NASA continued to roll out apps for astronomy enthusiasts to view pictures of far off worlds, get updates on missions and receive updates on the International Space Station.

Now, amateur astronomers can get the latest discoveries from NASA's Swift satellite that collects information about gamma-ray bursts.

The app also allows users to track, in real time, the location of Swift as it orbits the Earth, to see where Swift is pointed right now, and to view an informative gallery of beautiful images obtained by the Swift satellite.

We developed the iPhone app to be fun and informative, but also to be useful for both amateur and professional astronomers, said Jamie Kennea, science operations team leader for NASA's Swift Mission and a researcher at Penn State University. Kennea and Patrizia Caraveo, the director of the Italian Institute of Space Astrophysics in Milano, conceived of the project.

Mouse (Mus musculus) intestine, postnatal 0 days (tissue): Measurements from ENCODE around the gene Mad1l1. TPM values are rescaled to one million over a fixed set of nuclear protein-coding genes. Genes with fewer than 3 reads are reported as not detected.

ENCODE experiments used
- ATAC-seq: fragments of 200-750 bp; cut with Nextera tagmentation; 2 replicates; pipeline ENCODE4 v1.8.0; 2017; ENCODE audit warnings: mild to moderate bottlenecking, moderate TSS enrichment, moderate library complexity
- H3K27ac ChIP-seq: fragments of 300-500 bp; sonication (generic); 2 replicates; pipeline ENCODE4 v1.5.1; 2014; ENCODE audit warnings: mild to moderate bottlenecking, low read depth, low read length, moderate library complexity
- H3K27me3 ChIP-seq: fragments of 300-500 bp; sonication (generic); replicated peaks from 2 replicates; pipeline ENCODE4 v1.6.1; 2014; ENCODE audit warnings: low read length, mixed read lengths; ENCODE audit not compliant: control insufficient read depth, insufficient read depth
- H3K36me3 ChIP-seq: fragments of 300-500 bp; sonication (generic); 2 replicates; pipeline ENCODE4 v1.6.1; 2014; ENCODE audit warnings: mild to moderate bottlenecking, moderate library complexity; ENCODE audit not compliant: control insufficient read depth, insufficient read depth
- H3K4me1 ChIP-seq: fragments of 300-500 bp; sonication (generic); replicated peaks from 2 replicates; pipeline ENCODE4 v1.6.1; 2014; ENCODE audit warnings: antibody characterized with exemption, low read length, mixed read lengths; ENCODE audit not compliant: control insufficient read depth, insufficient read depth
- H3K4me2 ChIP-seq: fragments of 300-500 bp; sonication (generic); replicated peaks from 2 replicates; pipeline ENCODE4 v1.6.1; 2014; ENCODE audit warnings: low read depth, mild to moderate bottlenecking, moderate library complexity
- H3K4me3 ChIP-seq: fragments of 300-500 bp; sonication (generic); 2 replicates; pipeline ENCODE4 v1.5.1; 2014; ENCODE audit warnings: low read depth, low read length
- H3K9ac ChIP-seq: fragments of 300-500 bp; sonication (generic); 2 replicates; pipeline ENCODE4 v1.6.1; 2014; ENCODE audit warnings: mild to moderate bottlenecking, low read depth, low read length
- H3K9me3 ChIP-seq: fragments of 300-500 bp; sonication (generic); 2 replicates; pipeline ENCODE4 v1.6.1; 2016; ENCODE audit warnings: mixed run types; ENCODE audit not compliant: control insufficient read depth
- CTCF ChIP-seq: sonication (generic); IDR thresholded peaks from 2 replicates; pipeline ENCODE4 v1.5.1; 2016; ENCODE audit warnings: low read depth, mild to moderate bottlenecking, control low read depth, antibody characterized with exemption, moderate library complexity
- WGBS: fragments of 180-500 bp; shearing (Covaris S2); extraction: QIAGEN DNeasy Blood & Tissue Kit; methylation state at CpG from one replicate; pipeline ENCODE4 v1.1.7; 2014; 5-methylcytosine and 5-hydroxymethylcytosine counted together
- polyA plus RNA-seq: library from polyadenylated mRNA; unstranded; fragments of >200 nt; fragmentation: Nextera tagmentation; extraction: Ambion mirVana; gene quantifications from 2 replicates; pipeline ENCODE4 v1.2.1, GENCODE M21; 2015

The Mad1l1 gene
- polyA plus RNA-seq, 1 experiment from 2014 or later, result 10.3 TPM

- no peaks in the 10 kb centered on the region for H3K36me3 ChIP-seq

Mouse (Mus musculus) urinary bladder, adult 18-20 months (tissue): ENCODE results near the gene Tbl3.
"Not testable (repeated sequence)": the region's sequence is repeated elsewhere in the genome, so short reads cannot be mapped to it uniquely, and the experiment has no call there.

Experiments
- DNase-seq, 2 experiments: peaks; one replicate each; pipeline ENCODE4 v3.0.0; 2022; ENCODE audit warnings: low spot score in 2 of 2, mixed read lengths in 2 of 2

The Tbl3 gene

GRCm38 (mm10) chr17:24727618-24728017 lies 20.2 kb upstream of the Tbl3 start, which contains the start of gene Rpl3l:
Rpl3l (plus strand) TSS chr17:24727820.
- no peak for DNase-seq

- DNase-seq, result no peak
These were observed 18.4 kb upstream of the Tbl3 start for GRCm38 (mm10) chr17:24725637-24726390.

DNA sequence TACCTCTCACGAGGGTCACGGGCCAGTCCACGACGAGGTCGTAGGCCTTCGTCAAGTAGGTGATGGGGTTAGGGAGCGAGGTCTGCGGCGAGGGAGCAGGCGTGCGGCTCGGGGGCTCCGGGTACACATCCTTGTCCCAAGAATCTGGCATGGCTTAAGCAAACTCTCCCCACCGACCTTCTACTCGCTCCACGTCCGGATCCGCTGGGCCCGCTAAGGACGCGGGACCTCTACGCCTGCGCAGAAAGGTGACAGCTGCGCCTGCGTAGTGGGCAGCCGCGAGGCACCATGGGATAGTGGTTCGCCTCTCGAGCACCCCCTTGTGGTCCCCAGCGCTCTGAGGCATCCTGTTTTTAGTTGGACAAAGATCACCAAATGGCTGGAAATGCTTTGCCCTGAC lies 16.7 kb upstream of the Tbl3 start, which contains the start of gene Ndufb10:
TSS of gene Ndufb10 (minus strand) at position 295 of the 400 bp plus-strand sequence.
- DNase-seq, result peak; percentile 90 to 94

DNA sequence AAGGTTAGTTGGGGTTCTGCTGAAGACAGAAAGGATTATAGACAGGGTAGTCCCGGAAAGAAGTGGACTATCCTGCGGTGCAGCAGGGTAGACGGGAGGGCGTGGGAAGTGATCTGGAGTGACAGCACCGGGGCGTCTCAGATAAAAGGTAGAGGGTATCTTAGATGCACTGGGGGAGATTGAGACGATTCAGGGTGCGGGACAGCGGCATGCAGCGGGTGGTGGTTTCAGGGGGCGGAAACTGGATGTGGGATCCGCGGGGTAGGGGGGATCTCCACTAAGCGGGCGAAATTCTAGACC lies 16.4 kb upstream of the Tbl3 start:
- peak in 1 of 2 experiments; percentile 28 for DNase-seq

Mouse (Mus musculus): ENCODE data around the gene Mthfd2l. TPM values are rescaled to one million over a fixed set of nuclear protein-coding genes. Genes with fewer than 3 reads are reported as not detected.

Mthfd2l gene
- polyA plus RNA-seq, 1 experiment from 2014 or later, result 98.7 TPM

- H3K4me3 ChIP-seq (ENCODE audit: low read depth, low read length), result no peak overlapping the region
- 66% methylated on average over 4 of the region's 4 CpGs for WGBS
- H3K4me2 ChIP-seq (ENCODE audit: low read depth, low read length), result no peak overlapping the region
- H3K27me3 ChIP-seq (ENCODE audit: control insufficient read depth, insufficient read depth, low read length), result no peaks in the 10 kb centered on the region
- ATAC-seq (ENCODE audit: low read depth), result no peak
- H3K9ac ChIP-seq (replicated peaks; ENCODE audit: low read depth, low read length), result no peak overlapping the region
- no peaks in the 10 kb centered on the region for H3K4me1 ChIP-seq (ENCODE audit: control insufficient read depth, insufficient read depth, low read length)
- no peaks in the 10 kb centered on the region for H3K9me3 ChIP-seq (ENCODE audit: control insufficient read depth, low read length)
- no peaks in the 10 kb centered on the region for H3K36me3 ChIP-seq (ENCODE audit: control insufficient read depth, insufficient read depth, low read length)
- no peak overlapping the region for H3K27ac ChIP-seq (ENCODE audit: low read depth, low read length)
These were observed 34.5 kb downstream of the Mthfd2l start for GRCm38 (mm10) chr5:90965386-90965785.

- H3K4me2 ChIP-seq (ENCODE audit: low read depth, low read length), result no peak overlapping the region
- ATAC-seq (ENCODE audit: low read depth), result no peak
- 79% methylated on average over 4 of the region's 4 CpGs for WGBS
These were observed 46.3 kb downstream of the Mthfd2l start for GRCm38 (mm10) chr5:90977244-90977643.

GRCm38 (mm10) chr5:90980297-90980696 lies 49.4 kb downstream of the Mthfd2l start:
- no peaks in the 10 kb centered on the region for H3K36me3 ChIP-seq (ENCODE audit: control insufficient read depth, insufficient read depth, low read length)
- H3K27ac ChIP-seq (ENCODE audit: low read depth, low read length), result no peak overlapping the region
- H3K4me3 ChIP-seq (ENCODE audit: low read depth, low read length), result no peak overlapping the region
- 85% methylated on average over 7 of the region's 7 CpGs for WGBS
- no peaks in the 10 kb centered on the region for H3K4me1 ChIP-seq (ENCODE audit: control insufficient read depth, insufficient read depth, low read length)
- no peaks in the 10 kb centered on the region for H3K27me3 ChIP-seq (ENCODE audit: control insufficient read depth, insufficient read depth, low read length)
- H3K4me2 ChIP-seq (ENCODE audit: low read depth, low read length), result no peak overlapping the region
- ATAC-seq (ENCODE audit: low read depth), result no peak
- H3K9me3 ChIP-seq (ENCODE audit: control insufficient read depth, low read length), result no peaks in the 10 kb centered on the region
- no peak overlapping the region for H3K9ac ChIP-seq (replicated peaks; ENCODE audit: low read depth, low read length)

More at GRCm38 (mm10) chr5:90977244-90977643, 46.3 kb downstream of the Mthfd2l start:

The app for the iPhone, iPod and iPad allow users to see data in real-time that scientists use to better understand the bursts of some of the highest energy known in the universe from explosive supernova.

The iPhone app was developed at the Swift Mission Operations Center near the Penn State University Park campus in Pennsylvania U.S.A. by a student from the University of Trento in Italy, Giacomo Saccardo. The NASA Swift app has four different features:

An interactive map of the world, showing Swift's current location in its orbit;

A list and a map showing the recently discovered gamma-ray-bursts, including optical images and data from all three of Swift's detectors;

A real-time, updated guide to Swift's current observations; and

A gallery of Swift-related images with full descriptions, compiled by Swift scientists.

NASA has a host of other available apps that give amateur astronomers virtual glimpses into the sun, space station crew and space images. Two apps are available for Android operating systems (space images and the central NASA app).